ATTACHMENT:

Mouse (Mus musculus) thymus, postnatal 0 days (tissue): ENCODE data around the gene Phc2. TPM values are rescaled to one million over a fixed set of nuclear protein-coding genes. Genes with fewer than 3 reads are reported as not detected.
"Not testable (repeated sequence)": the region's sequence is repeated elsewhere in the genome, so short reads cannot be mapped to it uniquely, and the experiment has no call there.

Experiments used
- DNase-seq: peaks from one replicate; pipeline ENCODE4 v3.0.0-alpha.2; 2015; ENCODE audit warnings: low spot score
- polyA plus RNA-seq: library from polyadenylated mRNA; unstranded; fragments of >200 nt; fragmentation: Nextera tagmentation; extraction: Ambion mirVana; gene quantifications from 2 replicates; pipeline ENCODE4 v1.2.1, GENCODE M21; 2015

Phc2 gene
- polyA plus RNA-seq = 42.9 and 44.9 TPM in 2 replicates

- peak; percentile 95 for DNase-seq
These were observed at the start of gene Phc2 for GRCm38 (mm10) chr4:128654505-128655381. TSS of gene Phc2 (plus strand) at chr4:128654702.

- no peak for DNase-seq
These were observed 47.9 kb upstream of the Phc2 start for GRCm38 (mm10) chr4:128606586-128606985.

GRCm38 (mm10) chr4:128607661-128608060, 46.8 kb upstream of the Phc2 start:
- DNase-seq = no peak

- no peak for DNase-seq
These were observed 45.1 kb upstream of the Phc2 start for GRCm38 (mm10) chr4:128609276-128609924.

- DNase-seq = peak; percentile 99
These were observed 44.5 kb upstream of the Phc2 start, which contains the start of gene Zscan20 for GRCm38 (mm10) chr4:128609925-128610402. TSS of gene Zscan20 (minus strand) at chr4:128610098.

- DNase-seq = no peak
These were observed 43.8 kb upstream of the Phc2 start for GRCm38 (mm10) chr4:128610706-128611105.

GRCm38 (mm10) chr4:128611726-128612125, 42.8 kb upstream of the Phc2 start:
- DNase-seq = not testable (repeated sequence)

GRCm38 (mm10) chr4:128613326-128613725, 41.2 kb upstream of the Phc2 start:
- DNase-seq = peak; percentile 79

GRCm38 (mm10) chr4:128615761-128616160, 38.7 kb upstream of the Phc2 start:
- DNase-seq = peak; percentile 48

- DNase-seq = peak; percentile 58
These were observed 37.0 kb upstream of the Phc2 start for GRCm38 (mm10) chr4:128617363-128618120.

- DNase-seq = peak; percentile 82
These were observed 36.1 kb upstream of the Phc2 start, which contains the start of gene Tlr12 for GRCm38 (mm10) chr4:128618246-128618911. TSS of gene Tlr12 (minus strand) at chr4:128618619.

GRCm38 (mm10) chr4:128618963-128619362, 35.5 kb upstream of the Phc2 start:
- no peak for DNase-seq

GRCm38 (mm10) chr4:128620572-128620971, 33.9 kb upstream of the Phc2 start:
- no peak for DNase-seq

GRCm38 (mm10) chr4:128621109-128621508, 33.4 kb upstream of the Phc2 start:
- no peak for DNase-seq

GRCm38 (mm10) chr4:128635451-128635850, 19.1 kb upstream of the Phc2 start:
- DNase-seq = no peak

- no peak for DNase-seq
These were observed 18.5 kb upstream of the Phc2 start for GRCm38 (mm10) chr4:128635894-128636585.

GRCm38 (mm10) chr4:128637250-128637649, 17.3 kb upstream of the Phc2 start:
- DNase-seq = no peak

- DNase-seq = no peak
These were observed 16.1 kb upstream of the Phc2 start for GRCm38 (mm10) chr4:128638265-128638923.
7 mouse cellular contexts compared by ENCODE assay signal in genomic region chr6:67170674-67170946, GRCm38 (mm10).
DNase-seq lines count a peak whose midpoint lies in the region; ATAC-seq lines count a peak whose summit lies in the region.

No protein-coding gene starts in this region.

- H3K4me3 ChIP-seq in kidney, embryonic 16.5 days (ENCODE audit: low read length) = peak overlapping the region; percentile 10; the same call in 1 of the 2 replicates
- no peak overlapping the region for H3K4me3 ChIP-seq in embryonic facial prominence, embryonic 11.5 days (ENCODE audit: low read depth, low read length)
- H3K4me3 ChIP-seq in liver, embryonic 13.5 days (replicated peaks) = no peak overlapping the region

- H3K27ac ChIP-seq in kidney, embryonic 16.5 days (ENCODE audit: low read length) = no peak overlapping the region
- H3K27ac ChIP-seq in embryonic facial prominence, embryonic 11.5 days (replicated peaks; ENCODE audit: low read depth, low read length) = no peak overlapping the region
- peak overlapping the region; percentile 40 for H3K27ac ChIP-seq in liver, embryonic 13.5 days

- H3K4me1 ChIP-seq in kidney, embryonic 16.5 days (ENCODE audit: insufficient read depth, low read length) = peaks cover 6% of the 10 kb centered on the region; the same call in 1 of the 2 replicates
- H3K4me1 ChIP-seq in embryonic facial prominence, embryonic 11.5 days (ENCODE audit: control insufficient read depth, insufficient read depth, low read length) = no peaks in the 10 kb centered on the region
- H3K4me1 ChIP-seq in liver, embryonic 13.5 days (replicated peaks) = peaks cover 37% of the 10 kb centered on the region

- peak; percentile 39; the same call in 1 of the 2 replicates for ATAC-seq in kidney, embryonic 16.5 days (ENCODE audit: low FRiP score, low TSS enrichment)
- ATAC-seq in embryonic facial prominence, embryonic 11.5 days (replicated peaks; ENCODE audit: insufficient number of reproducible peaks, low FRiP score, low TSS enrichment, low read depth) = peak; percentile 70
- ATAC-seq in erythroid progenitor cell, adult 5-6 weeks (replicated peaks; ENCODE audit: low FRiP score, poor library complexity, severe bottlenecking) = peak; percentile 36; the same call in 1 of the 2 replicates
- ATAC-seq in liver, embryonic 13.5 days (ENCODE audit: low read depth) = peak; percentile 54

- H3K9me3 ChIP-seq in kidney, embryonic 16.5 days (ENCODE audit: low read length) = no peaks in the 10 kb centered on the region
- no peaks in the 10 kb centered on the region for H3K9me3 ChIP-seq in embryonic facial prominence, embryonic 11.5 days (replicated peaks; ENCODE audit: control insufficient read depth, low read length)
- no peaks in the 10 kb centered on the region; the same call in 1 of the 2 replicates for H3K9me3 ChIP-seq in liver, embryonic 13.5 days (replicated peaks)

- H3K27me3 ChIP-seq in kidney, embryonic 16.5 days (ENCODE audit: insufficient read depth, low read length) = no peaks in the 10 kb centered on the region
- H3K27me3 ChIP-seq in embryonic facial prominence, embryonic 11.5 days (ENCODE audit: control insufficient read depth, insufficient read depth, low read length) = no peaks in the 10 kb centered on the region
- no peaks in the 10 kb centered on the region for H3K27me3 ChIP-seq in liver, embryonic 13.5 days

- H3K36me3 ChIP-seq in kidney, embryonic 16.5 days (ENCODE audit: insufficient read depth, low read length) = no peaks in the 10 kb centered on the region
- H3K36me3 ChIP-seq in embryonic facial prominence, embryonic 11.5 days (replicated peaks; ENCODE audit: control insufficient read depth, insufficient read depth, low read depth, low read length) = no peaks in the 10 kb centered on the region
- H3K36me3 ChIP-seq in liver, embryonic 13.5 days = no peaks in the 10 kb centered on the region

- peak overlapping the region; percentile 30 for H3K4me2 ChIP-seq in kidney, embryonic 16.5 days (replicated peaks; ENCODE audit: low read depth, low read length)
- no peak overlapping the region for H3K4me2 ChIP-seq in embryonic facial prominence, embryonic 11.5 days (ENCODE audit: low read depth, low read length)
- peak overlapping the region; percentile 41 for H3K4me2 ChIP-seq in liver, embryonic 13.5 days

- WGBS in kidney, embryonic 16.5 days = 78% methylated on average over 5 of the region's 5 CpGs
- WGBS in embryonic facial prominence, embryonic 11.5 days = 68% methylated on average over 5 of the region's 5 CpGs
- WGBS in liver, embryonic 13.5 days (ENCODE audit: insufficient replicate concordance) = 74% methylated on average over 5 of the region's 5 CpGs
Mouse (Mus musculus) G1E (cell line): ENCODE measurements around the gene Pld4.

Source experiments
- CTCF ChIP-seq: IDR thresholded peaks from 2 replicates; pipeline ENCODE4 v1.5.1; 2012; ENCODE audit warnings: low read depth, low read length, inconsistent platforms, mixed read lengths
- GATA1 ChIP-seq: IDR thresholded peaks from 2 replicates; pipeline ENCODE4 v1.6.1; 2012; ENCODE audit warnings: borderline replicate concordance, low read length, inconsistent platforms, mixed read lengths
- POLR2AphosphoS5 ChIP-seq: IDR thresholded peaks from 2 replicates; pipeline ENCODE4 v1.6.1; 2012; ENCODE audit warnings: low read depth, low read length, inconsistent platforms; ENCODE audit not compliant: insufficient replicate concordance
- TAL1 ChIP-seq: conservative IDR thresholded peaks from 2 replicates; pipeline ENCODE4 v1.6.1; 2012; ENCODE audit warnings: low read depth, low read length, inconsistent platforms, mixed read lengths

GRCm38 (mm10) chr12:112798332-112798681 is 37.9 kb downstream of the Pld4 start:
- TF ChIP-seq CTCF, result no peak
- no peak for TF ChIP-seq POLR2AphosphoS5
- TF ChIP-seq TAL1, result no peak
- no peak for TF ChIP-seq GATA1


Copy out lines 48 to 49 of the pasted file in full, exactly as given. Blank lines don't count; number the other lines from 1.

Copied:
- no peak overlapping the region for H3K4me3 ChIP-seq in embryonic facial prominence, embryonic 11.5 days (ENCODE audit: low read depth, low read length)
- H3K4me3 ChIP-seq in liver, embryonic 13.5 days (replicated peaks) = no peak overlapping the region